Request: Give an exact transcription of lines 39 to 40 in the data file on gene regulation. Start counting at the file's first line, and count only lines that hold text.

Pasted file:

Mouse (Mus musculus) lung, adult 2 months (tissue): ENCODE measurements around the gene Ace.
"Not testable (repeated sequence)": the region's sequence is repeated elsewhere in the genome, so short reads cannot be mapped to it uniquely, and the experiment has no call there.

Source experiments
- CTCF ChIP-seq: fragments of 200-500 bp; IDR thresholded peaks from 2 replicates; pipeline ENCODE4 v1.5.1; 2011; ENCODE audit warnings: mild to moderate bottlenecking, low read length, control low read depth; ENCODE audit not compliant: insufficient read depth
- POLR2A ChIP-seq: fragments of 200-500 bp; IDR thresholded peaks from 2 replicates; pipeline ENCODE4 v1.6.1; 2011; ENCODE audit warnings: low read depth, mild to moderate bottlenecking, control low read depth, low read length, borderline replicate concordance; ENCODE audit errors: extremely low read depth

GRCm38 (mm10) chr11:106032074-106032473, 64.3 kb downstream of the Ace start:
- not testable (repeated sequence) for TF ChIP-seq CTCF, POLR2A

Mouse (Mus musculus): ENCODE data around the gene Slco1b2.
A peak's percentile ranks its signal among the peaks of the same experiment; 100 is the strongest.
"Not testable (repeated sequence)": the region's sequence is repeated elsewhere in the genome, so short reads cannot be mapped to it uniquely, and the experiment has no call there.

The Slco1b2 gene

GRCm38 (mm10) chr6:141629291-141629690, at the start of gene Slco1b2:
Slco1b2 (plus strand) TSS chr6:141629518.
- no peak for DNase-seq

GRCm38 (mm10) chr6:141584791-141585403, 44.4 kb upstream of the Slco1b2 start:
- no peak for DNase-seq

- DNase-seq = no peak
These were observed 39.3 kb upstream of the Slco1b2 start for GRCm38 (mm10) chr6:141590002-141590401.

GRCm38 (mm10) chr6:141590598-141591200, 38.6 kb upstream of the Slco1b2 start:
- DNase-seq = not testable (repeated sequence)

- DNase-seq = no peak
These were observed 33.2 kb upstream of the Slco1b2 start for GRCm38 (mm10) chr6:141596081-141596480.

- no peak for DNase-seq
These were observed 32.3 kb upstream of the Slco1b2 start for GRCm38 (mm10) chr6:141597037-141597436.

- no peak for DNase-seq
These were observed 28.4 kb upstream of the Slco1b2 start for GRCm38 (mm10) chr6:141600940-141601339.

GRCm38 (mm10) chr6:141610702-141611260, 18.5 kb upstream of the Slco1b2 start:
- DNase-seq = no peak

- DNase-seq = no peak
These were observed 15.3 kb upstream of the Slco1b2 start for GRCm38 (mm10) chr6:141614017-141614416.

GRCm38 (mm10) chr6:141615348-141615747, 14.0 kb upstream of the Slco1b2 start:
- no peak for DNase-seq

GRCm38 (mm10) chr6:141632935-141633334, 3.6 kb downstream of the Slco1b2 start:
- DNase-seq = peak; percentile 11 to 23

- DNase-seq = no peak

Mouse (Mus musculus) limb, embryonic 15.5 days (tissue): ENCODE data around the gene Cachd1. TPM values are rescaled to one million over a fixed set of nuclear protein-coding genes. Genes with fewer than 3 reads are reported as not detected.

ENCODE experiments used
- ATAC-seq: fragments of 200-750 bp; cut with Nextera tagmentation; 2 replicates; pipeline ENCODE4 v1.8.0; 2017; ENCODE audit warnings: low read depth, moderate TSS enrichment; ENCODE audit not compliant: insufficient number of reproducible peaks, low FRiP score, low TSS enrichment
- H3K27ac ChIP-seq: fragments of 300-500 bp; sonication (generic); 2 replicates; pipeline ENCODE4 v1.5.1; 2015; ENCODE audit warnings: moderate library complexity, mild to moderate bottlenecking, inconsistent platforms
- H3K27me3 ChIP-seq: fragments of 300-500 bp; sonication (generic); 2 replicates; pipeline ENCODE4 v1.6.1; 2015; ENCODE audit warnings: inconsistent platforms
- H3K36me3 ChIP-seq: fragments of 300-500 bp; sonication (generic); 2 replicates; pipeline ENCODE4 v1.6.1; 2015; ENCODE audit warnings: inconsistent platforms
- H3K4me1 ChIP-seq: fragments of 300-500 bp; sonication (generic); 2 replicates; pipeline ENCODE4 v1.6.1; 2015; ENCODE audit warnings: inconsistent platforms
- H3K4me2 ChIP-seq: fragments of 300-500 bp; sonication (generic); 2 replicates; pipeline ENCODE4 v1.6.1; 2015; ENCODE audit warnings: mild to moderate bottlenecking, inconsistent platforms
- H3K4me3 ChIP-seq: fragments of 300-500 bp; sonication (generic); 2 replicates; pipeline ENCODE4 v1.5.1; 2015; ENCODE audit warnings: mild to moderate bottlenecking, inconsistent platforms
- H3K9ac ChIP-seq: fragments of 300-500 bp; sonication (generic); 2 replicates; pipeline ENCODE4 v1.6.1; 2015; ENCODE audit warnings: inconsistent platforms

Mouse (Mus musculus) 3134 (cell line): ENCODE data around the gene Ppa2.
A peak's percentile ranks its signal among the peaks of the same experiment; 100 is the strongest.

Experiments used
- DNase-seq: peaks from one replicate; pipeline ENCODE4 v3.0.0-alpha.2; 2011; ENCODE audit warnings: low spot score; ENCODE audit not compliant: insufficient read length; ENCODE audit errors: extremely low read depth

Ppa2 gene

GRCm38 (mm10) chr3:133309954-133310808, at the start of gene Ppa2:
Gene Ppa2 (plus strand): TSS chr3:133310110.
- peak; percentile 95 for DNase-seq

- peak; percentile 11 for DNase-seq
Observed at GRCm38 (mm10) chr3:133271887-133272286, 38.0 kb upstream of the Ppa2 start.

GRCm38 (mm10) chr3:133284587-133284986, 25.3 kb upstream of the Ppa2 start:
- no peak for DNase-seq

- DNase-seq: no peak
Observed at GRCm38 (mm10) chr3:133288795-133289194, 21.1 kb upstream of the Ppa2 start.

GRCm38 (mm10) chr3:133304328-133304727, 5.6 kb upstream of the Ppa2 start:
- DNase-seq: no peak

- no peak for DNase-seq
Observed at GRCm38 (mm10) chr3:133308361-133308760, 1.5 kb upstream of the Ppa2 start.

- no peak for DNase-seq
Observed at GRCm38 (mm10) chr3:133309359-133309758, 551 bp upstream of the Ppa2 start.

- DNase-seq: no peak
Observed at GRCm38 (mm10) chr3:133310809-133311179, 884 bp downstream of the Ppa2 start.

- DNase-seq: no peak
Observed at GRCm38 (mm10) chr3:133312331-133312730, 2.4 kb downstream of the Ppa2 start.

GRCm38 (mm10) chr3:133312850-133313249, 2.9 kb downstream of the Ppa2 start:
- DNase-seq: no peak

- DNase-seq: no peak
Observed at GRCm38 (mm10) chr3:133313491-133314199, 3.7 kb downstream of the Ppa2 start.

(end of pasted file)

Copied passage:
- H3K27ac ChIP-seq: fragments of 300-500 bp; sonication (generic); 2 replicates; pipeline ENCODE4 v1.5.1; 2015; ENCODE audit warnings: moderate library complexity, mild to moderate bottlenecking, inconsistent platforms
- H3K27me3 ChIP-seq: fragments of 300-500 bp; sonication (generic); 2 replicates; pipeline ENCODE4 v1.6.1; 2015; ENCODE audit warnings: inconsistent platforms